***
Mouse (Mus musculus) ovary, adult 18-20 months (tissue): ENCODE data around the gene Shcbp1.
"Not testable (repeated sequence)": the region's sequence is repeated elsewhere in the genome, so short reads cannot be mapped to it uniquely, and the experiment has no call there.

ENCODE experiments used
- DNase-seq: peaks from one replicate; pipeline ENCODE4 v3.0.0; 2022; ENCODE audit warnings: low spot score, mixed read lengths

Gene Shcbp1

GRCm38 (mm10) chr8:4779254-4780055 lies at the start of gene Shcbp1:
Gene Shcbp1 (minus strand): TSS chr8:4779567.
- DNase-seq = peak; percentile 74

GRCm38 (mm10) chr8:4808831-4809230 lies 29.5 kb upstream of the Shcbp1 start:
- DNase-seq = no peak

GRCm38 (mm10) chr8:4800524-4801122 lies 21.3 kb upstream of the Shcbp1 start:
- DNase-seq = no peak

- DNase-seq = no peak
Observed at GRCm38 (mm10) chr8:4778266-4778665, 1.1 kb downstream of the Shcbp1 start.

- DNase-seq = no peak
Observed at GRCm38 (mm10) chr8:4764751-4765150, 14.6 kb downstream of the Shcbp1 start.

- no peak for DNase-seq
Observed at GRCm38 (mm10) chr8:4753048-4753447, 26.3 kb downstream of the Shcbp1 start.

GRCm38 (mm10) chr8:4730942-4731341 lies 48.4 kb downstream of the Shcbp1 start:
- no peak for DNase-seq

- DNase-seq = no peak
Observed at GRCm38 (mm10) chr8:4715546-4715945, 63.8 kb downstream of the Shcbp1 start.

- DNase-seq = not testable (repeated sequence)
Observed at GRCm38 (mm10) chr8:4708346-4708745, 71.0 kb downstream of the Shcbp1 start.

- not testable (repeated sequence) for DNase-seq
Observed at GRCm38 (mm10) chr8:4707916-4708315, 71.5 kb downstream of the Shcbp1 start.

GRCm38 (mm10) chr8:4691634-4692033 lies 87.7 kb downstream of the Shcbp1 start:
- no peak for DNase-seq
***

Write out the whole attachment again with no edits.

Mouse (Mus musculus) ovary, adult 18-20 months (tissue): ENCODE data around the gene Shcbp1.
"Not testable (repeated sequence)": the region's sequence is repeated elsewhere in the genome, so short reads cannot be mapped to it uniquely, and the experiment has no call there.

ENCODE experiments used
- DNase-seq: peaks from one replicate; pipeline ENCODE4 v3.0.0; 2022; ENCODE audit warnings: low spot score, mixed read lengths

Gene Shcbp1

GRCm38 (mm10) chr8:4779254-4780055 lies at the start of gene Shcbp1:
Gene Shcbp1 (minus strand): TSS chr8:4779567.
- DNase-seq = peak; percentile 74

GRCm38 (mm10) chr8:4808831-4809230 lies 29.5 kb upstream of the Shcbp1 start:
- DNase-seq = no peak

GRCm38 (mm10) chr8:4800524-4801122 lies 21.3 kb upstream of the Shcbp1 start:
- DNase-seq = no peak

- DNase-seq = no peak
Observed at GRCm38 (mm10) chr8:4778266-4778665, 1.1 kb downstream of the Shcbp1 start.

- DNase-seq = no peak
Observed at GRCm38 (mm10) chr8:4764751-4765150, 14.6 kb downstream of the Shcbp1 start.

- no peak for DNase-seq
Observed at GRCm38 (mm10) chr8:4753048-4753447, 26.3 kb downstream of the Shcbp1 start.

GRCm38 (mm10) chr8:4730942-4731341 lies 48.4 kb downstream of the Shcbp1 start:
- no peak for DNase-seq

- DNase-seq = no peak
Observed at GRCm38 (mm10) chr8:4715546-4715945, 63.8 kb downstream of the Shcbp1 start.

- DNase-seq = not testable (repeated sequence)
Observed at GRCm38 (mm10) chr8:4708346-4708745, 71.0 kb downstream of the Shcbp1 start.

- not testable (repeated sequence) for DNase-seq
Observed at GRCm38 (mm10) chr8:4707916-4708315, 71.5 kb downstream of the Shcbp1 start.

GRCm38 (mm10) chr8:4691634-4692033 lies 87.7 kb downstream of the Shcbp1 start:
- no peak for DNase-seq